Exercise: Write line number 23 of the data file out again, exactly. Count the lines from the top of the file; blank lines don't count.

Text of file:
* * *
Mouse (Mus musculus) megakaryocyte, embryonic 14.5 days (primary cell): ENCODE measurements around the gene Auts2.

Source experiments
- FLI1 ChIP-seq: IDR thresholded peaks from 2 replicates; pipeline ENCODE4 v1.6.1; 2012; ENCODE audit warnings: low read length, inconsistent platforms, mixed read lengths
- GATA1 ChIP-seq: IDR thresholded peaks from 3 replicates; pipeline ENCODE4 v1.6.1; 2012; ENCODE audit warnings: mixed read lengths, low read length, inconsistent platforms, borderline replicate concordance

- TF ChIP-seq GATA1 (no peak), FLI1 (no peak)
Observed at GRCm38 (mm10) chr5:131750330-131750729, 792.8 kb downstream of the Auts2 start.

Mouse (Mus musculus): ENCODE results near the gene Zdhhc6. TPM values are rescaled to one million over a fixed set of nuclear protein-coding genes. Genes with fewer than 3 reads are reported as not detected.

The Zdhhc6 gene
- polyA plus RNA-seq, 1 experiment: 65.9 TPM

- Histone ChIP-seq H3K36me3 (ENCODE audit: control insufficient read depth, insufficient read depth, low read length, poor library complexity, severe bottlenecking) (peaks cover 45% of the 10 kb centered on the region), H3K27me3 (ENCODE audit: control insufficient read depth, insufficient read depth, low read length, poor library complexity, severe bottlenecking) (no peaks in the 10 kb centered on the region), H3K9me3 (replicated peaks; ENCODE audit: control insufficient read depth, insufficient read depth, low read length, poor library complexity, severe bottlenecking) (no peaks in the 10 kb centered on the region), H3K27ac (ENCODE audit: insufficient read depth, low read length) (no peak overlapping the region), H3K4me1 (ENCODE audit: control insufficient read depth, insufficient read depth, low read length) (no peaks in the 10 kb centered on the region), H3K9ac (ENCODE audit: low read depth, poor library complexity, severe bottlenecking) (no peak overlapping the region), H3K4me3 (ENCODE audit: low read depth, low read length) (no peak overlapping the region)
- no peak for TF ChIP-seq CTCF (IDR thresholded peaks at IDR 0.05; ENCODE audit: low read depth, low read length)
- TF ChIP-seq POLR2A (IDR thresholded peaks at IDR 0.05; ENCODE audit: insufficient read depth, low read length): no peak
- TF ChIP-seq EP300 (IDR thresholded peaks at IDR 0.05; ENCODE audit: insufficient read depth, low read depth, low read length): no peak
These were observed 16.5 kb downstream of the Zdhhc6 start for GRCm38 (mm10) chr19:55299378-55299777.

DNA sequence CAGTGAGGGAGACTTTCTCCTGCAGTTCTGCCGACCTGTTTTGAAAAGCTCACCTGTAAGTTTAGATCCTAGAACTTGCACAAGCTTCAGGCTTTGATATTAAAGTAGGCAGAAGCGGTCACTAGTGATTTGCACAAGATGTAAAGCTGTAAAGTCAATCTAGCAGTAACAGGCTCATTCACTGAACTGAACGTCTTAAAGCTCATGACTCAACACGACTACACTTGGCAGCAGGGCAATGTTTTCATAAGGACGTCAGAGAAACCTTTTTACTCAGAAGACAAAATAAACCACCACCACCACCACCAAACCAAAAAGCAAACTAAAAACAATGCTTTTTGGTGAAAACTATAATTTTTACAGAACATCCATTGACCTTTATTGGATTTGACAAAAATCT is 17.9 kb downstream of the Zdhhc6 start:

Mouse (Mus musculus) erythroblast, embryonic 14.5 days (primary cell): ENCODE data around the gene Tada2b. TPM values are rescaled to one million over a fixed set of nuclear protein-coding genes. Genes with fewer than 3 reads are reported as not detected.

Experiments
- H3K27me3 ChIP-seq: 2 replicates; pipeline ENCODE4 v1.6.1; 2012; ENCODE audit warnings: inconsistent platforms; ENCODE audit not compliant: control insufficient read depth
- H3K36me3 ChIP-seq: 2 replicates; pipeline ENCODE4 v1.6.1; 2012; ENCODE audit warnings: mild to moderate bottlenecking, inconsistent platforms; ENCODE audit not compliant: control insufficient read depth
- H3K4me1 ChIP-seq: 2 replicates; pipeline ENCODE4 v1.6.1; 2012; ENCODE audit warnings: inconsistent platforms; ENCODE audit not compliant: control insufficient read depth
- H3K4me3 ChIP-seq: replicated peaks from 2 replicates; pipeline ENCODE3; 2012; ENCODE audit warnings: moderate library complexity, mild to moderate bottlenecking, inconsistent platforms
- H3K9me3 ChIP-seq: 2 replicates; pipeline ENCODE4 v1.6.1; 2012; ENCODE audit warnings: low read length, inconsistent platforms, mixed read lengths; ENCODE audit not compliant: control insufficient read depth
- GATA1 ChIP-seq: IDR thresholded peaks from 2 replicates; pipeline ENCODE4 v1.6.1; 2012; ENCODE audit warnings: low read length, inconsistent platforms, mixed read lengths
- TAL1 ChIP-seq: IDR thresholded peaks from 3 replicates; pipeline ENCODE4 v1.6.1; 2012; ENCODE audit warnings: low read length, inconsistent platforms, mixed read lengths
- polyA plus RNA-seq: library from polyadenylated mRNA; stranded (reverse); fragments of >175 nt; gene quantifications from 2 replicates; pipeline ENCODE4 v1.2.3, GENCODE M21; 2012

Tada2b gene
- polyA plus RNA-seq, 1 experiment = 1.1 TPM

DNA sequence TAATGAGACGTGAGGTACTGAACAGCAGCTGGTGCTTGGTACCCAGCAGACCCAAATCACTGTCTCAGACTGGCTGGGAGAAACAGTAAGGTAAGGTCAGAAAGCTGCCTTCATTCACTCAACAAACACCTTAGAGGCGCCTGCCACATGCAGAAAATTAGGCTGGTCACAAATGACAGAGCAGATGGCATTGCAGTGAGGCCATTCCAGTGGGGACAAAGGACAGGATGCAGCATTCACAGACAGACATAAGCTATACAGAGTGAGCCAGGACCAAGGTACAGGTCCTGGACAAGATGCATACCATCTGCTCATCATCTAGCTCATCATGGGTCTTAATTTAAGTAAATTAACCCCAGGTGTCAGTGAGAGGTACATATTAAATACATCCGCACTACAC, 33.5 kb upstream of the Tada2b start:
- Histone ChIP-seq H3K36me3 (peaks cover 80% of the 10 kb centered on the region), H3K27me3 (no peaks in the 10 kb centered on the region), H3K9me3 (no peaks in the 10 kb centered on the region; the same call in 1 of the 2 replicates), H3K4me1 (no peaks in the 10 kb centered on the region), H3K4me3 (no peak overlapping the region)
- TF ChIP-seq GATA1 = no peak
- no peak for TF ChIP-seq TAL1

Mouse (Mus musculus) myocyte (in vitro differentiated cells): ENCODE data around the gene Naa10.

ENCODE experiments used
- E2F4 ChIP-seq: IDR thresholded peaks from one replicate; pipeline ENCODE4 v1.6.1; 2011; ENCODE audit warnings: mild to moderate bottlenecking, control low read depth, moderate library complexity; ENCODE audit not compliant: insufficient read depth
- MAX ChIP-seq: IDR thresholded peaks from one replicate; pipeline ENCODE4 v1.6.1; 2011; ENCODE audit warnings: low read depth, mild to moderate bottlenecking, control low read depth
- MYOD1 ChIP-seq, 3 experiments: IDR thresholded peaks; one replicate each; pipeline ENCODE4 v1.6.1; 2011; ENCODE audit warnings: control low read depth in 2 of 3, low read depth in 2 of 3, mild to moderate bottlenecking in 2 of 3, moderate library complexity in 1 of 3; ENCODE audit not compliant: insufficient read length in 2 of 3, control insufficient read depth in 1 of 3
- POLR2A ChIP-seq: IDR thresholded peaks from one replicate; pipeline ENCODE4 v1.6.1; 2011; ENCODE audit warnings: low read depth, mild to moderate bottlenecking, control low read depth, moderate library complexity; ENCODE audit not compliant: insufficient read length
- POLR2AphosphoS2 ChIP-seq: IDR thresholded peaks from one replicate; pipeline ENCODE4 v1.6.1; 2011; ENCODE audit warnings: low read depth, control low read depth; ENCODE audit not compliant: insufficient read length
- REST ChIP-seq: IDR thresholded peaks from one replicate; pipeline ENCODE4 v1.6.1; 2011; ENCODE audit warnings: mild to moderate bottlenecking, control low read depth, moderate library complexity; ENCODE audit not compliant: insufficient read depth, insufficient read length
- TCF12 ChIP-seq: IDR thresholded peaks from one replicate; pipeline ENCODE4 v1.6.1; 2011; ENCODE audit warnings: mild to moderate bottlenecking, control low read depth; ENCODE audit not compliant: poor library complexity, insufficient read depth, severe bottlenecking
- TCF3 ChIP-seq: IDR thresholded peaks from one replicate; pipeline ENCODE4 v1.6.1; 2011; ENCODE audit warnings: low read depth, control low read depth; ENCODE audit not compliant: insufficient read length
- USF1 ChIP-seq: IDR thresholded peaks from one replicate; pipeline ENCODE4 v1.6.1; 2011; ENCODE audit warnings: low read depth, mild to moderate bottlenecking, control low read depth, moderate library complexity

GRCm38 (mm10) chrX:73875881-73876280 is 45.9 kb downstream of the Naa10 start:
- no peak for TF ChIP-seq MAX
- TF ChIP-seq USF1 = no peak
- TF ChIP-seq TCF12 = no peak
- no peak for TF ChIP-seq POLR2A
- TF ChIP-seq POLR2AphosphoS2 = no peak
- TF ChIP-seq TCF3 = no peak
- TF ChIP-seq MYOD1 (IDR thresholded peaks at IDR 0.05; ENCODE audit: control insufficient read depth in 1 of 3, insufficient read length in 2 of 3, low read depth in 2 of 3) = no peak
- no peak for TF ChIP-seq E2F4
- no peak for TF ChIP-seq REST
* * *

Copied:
- GATA1 ChIP-seq: IDR thresholded peaks from 2 replicates; pipeline ENCODE4 v1.6.1; 2012; ENCODE audit warnings: low read length, inconsistent platforms, mixed read lengths